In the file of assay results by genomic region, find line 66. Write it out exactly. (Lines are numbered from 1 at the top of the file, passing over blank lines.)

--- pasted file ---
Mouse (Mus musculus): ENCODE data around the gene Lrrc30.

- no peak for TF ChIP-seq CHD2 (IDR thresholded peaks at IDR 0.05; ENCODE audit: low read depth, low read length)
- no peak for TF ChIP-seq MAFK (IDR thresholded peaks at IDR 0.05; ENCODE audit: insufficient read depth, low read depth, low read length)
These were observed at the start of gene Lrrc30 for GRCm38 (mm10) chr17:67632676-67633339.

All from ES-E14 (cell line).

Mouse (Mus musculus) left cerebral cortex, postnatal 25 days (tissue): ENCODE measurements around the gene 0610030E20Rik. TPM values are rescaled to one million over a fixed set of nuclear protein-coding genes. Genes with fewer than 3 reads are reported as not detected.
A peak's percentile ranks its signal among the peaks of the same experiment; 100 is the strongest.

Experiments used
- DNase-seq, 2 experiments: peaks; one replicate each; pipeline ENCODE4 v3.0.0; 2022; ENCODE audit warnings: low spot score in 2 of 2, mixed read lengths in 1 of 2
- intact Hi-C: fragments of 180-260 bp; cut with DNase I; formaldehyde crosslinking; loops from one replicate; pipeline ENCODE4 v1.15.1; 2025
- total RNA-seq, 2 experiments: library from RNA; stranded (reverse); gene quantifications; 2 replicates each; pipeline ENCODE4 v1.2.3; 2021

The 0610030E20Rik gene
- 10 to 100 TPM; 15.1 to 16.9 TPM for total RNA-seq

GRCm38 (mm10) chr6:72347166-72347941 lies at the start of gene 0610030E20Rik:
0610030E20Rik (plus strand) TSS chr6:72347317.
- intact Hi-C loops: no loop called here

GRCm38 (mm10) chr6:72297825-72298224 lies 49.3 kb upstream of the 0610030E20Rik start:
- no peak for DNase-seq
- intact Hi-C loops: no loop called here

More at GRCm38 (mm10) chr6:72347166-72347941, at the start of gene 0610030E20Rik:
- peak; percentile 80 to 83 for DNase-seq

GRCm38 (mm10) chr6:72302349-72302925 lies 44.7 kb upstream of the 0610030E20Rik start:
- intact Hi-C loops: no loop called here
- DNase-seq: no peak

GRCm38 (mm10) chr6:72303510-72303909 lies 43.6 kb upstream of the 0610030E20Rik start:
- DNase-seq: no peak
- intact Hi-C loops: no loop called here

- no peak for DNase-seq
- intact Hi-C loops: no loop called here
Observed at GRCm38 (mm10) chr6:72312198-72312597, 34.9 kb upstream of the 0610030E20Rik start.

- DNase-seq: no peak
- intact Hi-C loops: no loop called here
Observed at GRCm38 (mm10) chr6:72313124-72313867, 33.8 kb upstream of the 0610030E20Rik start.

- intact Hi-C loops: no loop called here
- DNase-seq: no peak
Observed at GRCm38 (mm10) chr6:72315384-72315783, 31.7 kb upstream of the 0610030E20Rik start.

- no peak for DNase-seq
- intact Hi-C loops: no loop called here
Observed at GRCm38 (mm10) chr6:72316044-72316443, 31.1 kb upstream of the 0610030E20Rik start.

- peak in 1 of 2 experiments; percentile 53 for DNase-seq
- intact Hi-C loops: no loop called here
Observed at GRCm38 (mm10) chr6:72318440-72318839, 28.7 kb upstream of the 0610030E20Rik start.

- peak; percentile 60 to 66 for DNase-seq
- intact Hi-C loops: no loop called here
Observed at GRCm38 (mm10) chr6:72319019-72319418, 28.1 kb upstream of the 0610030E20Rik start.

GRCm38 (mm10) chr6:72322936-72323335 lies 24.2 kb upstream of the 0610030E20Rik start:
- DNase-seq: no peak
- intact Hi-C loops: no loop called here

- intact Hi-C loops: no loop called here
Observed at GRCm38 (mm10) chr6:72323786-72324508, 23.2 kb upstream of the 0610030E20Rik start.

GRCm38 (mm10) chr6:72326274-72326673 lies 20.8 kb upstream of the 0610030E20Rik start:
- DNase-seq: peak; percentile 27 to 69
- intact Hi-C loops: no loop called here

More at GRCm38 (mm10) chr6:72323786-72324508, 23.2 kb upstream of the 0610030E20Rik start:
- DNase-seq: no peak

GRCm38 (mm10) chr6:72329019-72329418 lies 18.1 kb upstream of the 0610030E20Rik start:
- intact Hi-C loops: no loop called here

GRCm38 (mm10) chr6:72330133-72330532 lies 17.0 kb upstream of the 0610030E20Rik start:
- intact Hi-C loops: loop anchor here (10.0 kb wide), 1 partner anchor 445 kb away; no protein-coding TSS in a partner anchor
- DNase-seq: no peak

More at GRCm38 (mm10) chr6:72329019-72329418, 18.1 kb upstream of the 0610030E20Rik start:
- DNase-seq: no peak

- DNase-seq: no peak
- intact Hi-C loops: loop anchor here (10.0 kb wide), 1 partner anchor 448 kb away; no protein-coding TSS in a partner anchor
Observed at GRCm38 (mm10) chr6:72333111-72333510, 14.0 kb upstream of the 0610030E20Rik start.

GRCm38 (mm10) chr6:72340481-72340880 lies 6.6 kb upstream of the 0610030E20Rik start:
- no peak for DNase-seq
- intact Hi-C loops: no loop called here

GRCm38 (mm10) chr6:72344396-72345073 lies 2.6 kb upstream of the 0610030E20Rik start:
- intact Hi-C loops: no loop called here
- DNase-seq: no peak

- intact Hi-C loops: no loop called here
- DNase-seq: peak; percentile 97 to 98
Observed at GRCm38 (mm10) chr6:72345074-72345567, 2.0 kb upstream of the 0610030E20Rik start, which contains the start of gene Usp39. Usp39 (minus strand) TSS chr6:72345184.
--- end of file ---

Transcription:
GRCm38 (mm10) chr6:72340481-72340880 lies 6.6 kb upstream of the 0610030E20Rik start: